Catalyzes the reversible transfer of the terminal phosphate group between ATP and AMP. This small ubiquitous enzyme involved in energy metabolism and nucleotide synthesis that is essential for maintenance and cell growth. Plays a key role in hematopoiesis.
Present in most tissues. Present at high level in heart, liver and kidney, and at low level in brain, skeletal muscle and skin. Present in thrombocytes but not in erythrocytes, which lack mitochondria. Present in all nucleated cell populations from blood, while AK1 is mostly absent. In spleen and lymph nodes, mononuclear cells lack AK1, whereas AK2 is readily detectable. These results indicate that leukocytes may be susceptible to defects caused by the lack of AK2, as they do not express AK1 in sufficient amounts to compensate for the AK2 functional deficits (at protein level).
Defects in AK2 are the cause of reticular dysgenesis (RDYS) [MIM:267500]; also known as aleukocytosis. RDYS is the most severe form of inborn severe combined immunodeficiencies (SCID) and is characterized by absence of granulocytes and almost complete deficiency of lymphocytes in peripheral blood, hypoplasia of the thymus and secondary lymphoid organs, and lack of innate and adaptive humoral and cellular immune functions, leading to fatal septicemia within days after birth. In bone marrow of individuals with reticular dysgenesis, myeloid differentiation is blocked at the promyelocytic stage, whereas erythro- and megakaryocytic maturation is generally normal.In addition, affected newborns have bilateral sensorineural deafness. Defects may be due to its absence in leukocytes and inner ear, in which its absence can not be compensated by AK1.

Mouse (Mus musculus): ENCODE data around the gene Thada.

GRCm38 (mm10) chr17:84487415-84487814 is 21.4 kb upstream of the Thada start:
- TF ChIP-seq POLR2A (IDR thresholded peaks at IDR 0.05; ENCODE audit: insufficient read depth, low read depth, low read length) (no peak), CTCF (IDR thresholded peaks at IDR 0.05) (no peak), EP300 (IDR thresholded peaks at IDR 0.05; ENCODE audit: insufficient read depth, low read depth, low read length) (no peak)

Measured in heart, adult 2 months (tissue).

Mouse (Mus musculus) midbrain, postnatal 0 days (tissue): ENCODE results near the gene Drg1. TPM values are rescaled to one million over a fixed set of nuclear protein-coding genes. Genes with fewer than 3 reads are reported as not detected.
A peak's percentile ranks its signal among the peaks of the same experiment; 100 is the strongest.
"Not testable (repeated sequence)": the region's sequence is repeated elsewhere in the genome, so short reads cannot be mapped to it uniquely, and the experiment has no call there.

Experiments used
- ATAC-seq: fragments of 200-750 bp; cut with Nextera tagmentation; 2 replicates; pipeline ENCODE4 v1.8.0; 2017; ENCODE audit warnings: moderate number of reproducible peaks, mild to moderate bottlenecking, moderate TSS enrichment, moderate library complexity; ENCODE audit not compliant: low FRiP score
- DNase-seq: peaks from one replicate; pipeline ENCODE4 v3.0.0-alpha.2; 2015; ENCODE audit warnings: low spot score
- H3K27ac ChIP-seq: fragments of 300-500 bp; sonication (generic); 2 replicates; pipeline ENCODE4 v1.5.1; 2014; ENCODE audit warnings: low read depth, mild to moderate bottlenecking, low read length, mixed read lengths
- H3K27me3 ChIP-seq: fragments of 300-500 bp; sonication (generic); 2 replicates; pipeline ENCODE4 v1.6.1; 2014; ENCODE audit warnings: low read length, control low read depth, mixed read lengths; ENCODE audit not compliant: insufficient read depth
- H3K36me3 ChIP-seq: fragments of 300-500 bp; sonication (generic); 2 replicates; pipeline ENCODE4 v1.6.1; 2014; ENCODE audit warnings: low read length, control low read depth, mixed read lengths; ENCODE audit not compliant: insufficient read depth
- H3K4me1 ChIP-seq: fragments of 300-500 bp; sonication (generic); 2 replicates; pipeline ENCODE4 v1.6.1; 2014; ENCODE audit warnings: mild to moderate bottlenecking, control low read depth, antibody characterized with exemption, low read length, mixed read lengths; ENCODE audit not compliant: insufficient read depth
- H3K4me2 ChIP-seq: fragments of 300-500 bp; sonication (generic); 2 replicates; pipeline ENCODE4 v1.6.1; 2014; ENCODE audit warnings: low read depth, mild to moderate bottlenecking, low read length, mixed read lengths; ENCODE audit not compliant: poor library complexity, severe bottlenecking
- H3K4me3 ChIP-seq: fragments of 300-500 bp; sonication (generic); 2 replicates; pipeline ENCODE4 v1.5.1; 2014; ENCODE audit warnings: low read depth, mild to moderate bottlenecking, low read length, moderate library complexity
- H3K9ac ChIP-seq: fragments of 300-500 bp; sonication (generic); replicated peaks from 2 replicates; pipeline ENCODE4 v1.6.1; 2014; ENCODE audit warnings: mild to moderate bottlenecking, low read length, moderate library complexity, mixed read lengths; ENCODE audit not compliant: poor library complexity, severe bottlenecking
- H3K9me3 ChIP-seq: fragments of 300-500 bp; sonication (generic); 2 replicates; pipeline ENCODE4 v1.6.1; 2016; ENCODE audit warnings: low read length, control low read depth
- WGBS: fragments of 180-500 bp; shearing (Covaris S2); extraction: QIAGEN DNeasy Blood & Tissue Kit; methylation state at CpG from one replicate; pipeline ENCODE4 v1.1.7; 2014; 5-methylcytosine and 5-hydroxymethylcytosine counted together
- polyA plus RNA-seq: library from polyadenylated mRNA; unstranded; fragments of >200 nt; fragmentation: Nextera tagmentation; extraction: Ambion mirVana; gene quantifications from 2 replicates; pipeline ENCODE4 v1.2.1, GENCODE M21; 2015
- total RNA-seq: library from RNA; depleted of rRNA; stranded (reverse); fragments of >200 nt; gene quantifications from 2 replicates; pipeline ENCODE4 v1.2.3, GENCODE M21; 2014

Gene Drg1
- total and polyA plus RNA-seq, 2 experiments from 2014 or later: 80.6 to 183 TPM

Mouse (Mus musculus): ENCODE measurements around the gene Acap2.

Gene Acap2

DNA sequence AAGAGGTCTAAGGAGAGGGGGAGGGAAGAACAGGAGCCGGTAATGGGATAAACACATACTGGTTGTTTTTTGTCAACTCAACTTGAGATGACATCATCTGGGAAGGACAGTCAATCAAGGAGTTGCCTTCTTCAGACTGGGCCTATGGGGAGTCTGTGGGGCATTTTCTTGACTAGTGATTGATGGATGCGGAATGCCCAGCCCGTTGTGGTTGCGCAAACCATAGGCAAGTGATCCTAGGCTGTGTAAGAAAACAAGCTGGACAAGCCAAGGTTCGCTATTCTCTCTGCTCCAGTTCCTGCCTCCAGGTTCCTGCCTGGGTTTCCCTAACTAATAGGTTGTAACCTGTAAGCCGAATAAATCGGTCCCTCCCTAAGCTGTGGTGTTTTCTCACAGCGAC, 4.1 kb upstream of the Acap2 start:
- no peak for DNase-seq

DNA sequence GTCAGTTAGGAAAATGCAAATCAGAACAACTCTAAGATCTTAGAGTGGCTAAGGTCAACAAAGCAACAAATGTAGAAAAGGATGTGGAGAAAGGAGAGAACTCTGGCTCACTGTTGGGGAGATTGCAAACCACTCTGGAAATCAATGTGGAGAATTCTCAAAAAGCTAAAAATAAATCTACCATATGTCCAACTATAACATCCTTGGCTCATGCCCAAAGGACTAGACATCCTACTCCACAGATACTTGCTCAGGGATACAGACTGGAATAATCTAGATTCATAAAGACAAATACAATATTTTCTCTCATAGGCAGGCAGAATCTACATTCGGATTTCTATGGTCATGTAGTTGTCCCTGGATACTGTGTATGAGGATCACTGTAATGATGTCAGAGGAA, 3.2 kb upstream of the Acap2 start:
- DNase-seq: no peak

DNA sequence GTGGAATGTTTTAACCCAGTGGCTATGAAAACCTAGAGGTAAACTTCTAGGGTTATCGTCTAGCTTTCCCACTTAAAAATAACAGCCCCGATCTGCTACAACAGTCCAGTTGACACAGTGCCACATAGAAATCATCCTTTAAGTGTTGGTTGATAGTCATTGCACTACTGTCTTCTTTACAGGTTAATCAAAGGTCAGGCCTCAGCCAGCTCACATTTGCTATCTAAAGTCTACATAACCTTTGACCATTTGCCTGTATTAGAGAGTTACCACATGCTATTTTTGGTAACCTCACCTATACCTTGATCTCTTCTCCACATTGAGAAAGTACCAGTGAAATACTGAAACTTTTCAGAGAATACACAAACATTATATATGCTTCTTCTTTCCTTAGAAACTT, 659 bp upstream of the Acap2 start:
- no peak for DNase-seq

Belongs to the adenylate kinase family. AK2 subfamily.